Oxfam International is an international confederation of 17 organisations working in 94 countries to solve poverty and injustice issues around the world. In recent years with consumers’ increasing awareness of social injustice and the need for sustainable solutions to secure our food for the future, food firms have been pledging efforts to engage in fairer trade and make their operations more sustainable.
Of course, it is always easier to say something than to get it done. Oxfam has therefore looked at the world’s top 10 food firms (based on the largest overall revenues globally and their position in the Forbes 2000 annual ranking) and evaluated their efforts and progress on their pledges, and released their Behind the Brands report. This report is part of Oxfam’s Grow campaign to help create a world where everyone has enough to eat.
These firms comprised: Associated British Foods, Danone, General Mills Incorporated, Mars Incorporated, Mondelēz International Incorporated, Nestlé, PepsiCo Incorporated, The Coca-Cola Company, The Kellogg Company, and Unilever.
Evaluation took place through scoring and ranking these firms on their commitments for women’s rights, carbon emissions, water, land rights, transparency, farmers and farm workers’ rights. In the earlier edition of the report published in 2013, seven of the 10 companies had overall scores of 31 percent or below. In the 2016 edition however, all 10 companies scored over 36 percent.
Oxfam attributes this improvement to consumer campaigns, as no brand is too big to listen to its consumers. Consumers and their accessibility and use of social gives them an unprecedented opportunity to connect with companies and to hold them accountable for the commitments they made.Through making the scorecard and data assessment publicly available on the Oxfam website, stakeholders can also hold companies to account, said an Oxfam spokesperson.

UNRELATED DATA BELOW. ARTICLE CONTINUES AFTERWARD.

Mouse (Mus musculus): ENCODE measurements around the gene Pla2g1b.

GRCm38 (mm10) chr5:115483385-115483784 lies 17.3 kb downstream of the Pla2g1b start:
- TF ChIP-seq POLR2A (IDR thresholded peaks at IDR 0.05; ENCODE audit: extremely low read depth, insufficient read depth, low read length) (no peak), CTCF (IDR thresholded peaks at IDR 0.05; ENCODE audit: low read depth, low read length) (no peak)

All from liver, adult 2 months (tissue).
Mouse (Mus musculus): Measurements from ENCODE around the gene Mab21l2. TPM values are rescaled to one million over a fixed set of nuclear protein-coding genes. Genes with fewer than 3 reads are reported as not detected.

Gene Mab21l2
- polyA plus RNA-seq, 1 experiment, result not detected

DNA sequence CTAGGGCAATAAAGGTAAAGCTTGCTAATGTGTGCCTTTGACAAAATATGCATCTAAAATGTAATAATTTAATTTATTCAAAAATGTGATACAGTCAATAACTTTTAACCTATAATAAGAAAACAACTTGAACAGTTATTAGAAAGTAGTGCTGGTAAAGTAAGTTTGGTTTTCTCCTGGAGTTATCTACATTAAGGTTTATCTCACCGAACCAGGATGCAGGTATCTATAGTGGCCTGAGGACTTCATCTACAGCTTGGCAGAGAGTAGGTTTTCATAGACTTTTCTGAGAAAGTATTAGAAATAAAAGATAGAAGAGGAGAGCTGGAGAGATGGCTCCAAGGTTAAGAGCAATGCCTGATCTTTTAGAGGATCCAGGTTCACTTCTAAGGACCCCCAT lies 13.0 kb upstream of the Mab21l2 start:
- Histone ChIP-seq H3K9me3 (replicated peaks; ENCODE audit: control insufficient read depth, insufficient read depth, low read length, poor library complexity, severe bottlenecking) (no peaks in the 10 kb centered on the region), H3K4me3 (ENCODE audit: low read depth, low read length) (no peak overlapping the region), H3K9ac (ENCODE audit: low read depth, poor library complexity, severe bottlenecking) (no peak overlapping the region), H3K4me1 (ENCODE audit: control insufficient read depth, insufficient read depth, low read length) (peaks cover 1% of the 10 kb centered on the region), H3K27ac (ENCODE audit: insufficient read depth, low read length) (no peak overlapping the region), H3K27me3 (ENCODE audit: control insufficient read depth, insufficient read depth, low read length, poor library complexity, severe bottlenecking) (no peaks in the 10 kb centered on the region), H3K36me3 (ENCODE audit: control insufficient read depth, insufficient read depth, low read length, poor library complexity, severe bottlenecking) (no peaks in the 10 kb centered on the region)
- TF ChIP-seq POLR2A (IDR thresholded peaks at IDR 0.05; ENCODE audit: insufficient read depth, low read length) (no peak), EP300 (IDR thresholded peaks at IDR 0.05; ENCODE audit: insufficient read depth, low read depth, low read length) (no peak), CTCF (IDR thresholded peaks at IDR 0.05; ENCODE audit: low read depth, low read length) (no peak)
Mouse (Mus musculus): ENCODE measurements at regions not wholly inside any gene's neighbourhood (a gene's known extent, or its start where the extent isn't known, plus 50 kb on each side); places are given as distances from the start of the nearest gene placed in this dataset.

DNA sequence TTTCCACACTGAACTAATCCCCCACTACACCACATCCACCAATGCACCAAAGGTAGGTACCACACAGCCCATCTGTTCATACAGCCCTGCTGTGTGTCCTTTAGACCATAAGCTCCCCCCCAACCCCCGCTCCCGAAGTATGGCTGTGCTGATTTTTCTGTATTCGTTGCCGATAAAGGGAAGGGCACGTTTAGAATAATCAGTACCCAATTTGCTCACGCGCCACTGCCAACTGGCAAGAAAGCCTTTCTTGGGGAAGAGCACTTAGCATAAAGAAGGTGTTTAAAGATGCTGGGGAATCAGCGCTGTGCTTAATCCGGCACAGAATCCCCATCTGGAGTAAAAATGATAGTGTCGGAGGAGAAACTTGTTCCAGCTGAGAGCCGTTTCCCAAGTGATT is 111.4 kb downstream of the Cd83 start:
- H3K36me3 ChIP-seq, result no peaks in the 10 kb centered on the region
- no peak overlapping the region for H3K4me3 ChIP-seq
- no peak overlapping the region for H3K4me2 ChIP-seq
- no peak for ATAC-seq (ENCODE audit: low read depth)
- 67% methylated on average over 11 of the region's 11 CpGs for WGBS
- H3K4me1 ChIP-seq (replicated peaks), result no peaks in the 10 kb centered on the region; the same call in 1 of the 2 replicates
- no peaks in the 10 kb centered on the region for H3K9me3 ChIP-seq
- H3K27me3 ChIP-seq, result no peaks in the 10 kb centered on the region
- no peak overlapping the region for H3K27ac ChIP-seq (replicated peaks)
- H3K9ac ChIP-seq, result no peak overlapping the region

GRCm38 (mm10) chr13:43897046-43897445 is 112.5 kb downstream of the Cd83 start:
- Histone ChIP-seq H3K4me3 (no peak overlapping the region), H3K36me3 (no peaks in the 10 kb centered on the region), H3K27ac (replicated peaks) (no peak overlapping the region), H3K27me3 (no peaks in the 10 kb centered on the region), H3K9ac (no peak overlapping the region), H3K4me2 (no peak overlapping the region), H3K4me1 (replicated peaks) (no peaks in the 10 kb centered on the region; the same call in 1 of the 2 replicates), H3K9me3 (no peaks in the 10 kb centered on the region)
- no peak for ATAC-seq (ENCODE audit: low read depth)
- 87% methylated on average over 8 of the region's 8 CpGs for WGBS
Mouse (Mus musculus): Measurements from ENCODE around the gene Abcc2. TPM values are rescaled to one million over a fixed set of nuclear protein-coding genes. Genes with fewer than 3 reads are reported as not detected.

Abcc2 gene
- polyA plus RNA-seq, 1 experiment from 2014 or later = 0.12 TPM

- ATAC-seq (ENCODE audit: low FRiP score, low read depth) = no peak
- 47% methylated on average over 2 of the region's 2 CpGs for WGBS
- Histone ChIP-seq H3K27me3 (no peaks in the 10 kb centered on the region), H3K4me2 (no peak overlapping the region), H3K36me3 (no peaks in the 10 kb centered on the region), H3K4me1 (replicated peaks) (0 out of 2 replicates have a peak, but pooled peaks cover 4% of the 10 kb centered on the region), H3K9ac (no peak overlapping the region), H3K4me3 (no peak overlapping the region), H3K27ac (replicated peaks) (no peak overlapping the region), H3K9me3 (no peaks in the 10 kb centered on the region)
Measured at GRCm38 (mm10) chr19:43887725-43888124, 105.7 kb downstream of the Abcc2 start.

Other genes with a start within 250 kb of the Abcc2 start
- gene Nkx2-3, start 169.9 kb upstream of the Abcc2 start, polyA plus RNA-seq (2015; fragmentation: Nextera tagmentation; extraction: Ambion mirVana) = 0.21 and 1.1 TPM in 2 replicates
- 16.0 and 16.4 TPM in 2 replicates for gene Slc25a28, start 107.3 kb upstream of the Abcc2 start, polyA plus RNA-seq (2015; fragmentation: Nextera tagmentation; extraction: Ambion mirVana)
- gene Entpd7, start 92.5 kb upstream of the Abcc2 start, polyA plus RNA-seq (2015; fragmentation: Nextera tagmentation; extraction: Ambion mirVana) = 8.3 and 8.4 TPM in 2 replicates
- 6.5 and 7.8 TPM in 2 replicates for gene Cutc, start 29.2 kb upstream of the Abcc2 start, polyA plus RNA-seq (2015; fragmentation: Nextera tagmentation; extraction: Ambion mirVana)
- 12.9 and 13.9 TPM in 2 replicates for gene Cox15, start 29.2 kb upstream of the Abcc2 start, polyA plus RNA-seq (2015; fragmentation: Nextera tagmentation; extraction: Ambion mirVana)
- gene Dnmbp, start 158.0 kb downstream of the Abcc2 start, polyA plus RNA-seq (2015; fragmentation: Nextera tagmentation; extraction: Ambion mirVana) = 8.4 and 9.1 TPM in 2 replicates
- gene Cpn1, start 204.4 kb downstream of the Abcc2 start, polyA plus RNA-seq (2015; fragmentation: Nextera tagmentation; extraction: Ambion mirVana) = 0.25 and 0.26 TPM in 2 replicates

By putting pressure on these global giants, there would be expected trickledown effect on other companies of the industry and throughout the food supply chain.
In the latest report, the greatest improvements were seen on gender inequality, protecting land rights, and reducing greenhouse gas emissions. In contrast, little improvement has been seen on farmer workers’ rights. The organisation cited Unilever as the only company who has made significant efforts to raise low farmer wages and ensure steps are taken to implement this.
Efforts for transparency also seem to be minimal. None of the 10 companies assessed voluntarily disclose key public fiscal information that would be necessary to determine whether they are paying their fair share of taxes in the countries they operate in.
Despite the strong process over the past three years, it can be seen that there is still much left to be done. Erinch Sahan, acting head of private sector, Oxfam, commented: “The ‘Big 10’ must now substantially change their business models in order to deliver on their promises and ensure that workers and small-scale producers get a living wage throughout their supply chains. This could make a huge impact in helping fight poverty.”
By giving more power and economic value to farmers, workers and food producing communities, it would not be good only for the companies, but also for the parties at the bottom of the supply chains in the long run, he added.